But should we be expecting this much of a reversal from last year’s pleasant surprise? After winning six games, UConn marketed this season as being “The Reload.” Advertising the team as such indicates that they believed that they could at least stay stable. However, this season has hardly been a reload. Perhaps a more appropriate moniker for the team would have been “The Regression” if we had known all along that the team would take steps backwards.
Now, as the losses mount, the Huskies are losing players left and right. Along with Carter’s end-of-season departure to Michigan State and Houston’s transfer, RB Brian Brewton “quit the team” a few weeks back, according to Mora. Now, from last year’s RB room that carried the team’s offense remains only CT’s own Victor Rosa. Of the team’s carries by backs (including DT Jelani Stafford’s three rushes), Rosa accounts for around 43%. At 35%, Houston wasn’t far off, especially when you consider his receiving touchdown and four catches on the season. Houston was the starter, so why would he leave?
Perhaps some of this decline has to do with the offseason loss of EJ Barthel, the Huskies’ RB coach who left for Nebraska. Was he a driving force in keeping this offense – and RB unit – together?
Regardless of what has been lost or who is in the portal, there’s nothing for the team to do but to put the losses in the rearview mirror and focus on what’s in front of them. But they need to do something differently.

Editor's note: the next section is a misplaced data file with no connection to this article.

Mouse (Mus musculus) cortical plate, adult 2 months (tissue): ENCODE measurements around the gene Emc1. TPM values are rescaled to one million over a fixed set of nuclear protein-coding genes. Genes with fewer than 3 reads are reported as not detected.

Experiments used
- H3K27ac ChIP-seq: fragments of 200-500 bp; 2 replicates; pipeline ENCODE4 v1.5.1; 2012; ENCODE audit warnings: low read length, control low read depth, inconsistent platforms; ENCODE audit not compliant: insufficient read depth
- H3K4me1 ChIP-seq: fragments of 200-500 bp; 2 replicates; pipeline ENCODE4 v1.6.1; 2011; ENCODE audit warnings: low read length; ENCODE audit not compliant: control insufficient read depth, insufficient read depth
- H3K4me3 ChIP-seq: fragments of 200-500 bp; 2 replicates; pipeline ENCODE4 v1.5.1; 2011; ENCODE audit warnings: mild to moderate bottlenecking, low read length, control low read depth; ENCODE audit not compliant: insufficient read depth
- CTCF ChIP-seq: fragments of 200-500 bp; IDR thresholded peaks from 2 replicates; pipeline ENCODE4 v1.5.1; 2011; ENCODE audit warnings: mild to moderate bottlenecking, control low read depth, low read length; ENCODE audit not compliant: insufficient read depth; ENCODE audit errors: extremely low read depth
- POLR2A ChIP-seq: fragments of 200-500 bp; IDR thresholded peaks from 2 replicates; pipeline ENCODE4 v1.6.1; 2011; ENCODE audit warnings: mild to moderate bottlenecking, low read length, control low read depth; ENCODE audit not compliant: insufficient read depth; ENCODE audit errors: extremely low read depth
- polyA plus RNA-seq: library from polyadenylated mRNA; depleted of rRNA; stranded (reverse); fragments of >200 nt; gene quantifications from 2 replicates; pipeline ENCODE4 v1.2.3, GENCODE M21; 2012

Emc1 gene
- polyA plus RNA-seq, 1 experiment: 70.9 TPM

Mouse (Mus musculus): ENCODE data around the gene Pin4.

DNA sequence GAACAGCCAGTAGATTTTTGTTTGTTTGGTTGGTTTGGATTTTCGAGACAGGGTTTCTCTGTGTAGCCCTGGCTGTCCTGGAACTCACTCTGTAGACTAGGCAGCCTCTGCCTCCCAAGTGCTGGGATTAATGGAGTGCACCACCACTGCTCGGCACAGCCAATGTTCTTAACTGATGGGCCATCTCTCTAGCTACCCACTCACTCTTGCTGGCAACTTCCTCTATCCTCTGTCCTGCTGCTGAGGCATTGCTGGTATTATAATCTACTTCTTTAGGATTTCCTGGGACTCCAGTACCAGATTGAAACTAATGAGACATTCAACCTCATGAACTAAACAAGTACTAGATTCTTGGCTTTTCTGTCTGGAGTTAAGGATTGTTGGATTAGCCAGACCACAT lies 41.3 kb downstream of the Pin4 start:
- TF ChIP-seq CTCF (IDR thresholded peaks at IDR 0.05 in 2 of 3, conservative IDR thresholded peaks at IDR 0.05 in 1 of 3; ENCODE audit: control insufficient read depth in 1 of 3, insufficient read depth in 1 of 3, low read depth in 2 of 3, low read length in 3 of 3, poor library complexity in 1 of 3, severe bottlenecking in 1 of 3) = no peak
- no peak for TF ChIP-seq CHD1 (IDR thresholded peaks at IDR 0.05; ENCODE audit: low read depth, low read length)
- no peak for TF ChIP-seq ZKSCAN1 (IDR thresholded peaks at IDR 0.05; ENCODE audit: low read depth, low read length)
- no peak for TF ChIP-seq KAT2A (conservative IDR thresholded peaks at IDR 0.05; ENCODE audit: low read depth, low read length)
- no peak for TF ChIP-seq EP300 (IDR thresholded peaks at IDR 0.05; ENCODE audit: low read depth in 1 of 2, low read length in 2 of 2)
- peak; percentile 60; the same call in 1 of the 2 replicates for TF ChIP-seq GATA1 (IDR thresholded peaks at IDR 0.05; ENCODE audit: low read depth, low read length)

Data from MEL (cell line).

Maybe a start is putting in the quarterback who won six games last year. Zion Turner was QB2 to start last season, and when Roberson tore his ACL, Turner was thrown into the fire. Though the team ran a ground-centric offense, he minimized his errors and got the job done. There is no other eligible QB on the team who has recorded one FBS win (season starter Joe Fagnano is hurt, but did beat UMass while at FCS Maine). With the season in serious danger of completely going by the wayside, maybe it’s time to try somebody who’s been proven to succeed. Mora has indicated hesitancy to do this though. Or perhaps they should take more offensive risks.
“We’ve got to be efficient and explosive in the passing game,” Offensive coordinator Nick Charlton told CT Insider before the team’s first game last year. “We’re not going to call it passively. We’ve got to call it aggressively. That’s in the pass game and the run game.”
With so much going on in the run and screen-pass game and not much doing in the deep passing department before third and long, maybe it’s time to go to that aggression that Charlton promised. Granted, the receivers aren’t getting as much separation as a quarterback would like. And in the same interview, Charlton did note his desire to match the play calling to the players on the roster. But the lack of big plays – as demonstrated by the team’s 29 first half yards against Duke – is frightening. Whatever is happening now clearly isn’t working. Something needs to change and it needs to happen soon.